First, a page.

Hong Kong’s residents are conflicted: Expat community follows a declining trend

The National Security law in Hong Kong implies a tightening grip of communist China over it. The very debatable law which “most likely” aims at dealing with secession, terrorism and subversion and foreign collusions have gone beyond these domains. Recently the agenda around press freedom in Hong Kong headlined when many reporters started to delete content that was older than over 3 years. Few reporters were banned from renewing their contract. Hong Kong’s Chief Executive Carrie Lam addressed the issue as a way of dealing with the rising ‘fake news’ trend. However, serious questions which require a sense of direction from the administration remains highly ambiguous. The crackdown of the Chinese Communist Party on the Special Administrative Region of Hong Kong has left many of its residents in a state of despair, desertion and desperation.

The question of Hong Kong and its fate has of course drawn international attention, especially the United States have come in support of Taiwan. The One Party Two Systems policy is diminishing and the residents of Hong Kong have felt the ambiguity and the frantic attempts made by Beijing to control it. With the implementation of the National Security Law in full swing, the residents of Hong Kong find themselves at a conflicting juncture whereby they are compelled to choose between staying back to witness communism take over Hong Kong’s democratic institutions or flock to the West, particularly the United Kingdom and continue being democratic in every manner. The recent turn in events has not been so favourable as the new legislature passed by the administration in Hong Kong mentions about ‘exit ban’. These exit bans are very common in mainland China; used mostly to withhold people from being critical of the government. Although the legislature passed in Hong Kong states about immigration and that it will monitor flights incoming to the land, the residents find it difficult to believe especially after the ‘exit ban’ was used. Chow Hang-tung, Barrister, the pro-democracy Hong Kong Alliance said, “When they have this power, absolute power, you don’t know who they will use it on.”

TOPSHOT – A man walks past a government public notice banner for the National Security Law in Hong Kong. (Photo by ANTHONY WALLACE/AFP via Getty Images)

To top it all off, some people from Hong Kong have started to leave their land behind in the UK. In several interviews, they stated that although it is difficult, the choice was difficult. Speaking to Bloomberg, one of the responders mentioned how after the national security law was enacted the curriculums were made to change to remove any sort of “sensitive” information. The responder also added how teaching has become difficult as the constant shadow of being arrested follows. Reports have also stated a declining trend in the expat community living in Hong Kong. The once active and lively commercial hub is now struggling with people stranded over deep conflicts of staying back or leaving their homeland.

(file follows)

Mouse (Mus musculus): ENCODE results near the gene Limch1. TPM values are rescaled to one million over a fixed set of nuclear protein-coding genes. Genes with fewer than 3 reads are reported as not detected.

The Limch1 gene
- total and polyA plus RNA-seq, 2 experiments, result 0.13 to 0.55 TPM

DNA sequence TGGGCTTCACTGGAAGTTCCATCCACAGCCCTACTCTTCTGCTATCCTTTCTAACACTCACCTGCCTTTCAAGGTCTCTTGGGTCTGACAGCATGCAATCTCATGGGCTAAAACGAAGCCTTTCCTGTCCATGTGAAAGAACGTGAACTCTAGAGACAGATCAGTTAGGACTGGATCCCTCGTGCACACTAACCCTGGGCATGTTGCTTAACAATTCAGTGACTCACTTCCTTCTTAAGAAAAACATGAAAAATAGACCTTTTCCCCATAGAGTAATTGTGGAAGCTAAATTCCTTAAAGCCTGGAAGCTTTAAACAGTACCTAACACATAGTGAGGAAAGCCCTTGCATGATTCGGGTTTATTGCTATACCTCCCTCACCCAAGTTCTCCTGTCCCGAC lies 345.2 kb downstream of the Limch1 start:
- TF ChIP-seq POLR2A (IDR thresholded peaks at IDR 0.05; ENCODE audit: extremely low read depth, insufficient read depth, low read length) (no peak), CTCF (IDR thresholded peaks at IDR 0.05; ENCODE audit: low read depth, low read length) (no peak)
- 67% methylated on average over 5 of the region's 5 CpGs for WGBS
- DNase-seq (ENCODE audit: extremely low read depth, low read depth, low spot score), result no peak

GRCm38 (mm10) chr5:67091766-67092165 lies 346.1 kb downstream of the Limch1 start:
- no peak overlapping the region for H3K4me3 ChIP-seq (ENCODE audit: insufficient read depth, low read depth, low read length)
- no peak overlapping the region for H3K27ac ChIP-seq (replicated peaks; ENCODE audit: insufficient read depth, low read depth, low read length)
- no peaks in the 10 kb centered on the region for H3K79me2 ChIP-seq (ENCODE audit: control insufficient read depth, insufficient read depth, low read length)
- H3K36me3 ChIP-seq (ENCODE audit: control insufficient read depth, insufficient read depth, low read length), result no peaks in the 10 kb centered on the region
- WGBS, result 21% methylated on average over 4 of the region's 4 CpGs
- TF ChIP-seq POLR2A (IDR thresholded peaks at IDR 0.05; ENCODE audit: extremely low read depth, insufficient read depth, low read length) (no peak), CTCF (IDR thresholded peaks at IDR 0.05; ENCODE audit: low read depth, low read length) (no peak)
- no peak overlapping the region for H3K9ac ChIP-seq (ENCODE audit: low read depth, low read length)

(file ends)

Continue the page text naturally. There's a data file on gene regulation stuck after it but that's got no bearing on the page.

Hong Kong has enjoyed a special status after Britain handed over this colony to China in 1997. Since then, the British Government have allowed citizens of Hong Kong to use the British National Overseas passports being used which accounts for around 2- 3 million people. The recent legislation passed by the British Government has directed over 14 countries not to accept these BNO passports triggering diplomatic turbulence with China. This new legislation makes the already twisted problem even more complicated. The special scheme for BNO holders and their settlement in the UK was sorted, however last year when China moved the National Security Law, the former simply gave up with the whole idea of maintaining the historic ties with Hong Kong.

As much as the political situation in the region is deteriorating, the social parameters with regards to the residents have drawn attention and imply the danger that they are feeling with China’s crackdown on Hong Kong. The choice has come down to leaving their homeland behind or adhere to the mechanisms of the communist party.

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The views and opinions expressed in this article are those of the author and do not necessarily reflect the views of The Kootneeti Team

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Arijita Sinha Roy

Arijita Sinha Roy is a former Associate Editor at The Kootneeti.

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